According to Kaplan and Norton, financial perspectives are important while non-financial perspectives are also important, since through firms financial performances, effects from other three perspectives can be reflected.
Kaplan and Norton (1996) said that financial goals of the company are profitability, growth and shareholder's value[åŒreturn on investment?].
The main financial objectives of M&S are maximizing profit, reducing cost and growing sales.
Profit may be one of the main objectives of a company since every company wants to maximize the profit, M&S is no exception. M&S's main objectives include maximizing their profit, which could be measured through income statement from their annual report. Profit before tax was £780.6m in 2011, with a 15.7% decreased to £658.0m in 2012.
Reducing cost is another important objective of M&S. The company focused on managing their costs tightly in order to keep profitability. This cost management helps the company build a stronger platform and becomes a support to the company's investment in their future plans.
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it can be clearly justified by the increasing
When it comes to the sales growth
Marks & Spencer case study
The experience of the major UK retailer, Marks & Spencer, in 1999 illustrates the issues. They were making annual profits of over £1Bn and their share price was close to an all time high. They had an air of indestructibility or even arrogance. But within a year, profits had slumped, their share price had collapsed and takeovers were mooted. Why didn't they see it coming? They were unaware that they were rushing towards a cliff.
The problem was that while revenues and profits were at an all time high, these were the product of past decisions and efforts. They were lagging measures. Over the previous two to three years, M&S had been falling behind in many areas, which over time, finally affected their bottom line. Thus they were changing their clothing ranges twice yearly while their up-and-coming competitors such as Next were changing theirs quarterly or monthly. Relationships with suppliers were poor and logistics inadequate.
Information on customers was also poor, despite being one of the earliest organisations to have their own store card - however, they'd never analysed the data effectively. And staff were demotivated. As their Finance Director Alison Read said at the time; "If we'd had a balanced scorecard, the results quadrant would have been green, but all the other quadrants, [Customer, Process and People], would have been red. It would have given us early warming.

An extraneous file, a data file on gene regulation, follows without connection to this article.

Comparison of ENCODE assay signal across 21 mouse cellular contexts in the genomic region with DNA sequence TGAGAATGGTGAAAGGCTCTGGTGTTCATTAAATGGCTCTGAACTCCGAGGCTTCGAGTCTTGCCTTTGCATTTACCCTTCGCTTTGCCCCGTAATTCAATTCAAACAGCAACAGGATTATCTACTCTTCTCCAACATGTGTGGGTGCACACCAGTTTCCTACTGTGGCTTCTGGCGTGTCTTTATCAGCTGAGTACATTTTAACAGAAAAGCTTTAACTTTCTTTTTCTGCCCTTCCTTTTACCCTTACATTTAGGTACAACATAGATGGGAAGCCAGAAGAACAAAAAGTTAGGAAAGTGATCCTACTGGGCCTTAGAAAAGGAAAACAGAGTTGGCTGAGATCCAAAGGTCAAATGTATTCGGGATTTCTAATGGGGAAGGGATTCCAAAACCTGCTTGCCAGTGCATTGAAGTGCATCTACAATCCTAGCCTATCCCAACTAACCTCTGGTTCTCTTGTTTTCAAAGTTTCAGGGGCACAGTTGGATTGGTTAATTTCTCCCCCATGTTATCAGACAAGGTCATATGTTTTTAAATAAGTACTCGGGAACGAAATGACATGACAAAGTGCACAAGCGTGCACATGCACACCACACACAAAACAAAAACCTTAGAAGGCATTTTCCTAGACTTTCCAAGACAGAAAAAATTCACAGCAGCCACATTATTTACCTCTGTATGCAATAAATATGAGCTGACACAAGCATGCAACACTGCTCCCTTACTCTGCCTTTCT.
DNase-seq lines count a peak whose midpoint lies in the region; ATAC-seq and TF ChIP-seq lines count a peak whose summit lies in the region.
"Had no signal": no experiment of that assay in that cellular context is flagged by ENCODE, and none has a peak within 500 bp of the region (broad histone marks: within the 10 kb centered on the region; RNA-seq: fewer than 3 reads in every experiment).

Revenue - continuing operations
Operating profit - continuing operations
Total operating profit
Net interest payable
Pension finance income
Profit on ordinary activities before taxation - continuing operations
Underlying profit before tax
Adjustments to operating profit
Income tax expense
Profit after taxation
NetÂ underlying operating margin
Basic earnings per share1
Basic earnings/Weighted average ordinary shares in issue
Underlying basic earnings per share
Dividend per share declared in respect of the year
Always on Time
Marked to Standard
Profit attributable to shareholders/Dividend payable
Retail fixed charge cover
Operating profit before depreciation and operating lease charges/Fixed charges
Table 4-4Balanced Scorecard(Garrison, Noreen, & Brewer, 2008)
Measures of BA
Improved financial performance
- Sales growth
- End of year financial accounts
- Profitability and liquidity ratios
Share price, Dividends per share
Quality of airline service
Quality control, Customer feedback
Customer questionnaires and feedback
Increased brand awareness
- Customer feedback
- Increased passenger volumes
Security and speed of check-in services
- Positive feedback
- Time efficiency of check-in service
Increased sales volumes
Expansion into new markets
Profitability of competitors in the new markets
Innovation and learning perspective
Integration of UK and emerging market cultures
Investment into technological innovation
Increase spending in R&D
Highly skilled staff
Spending on staff training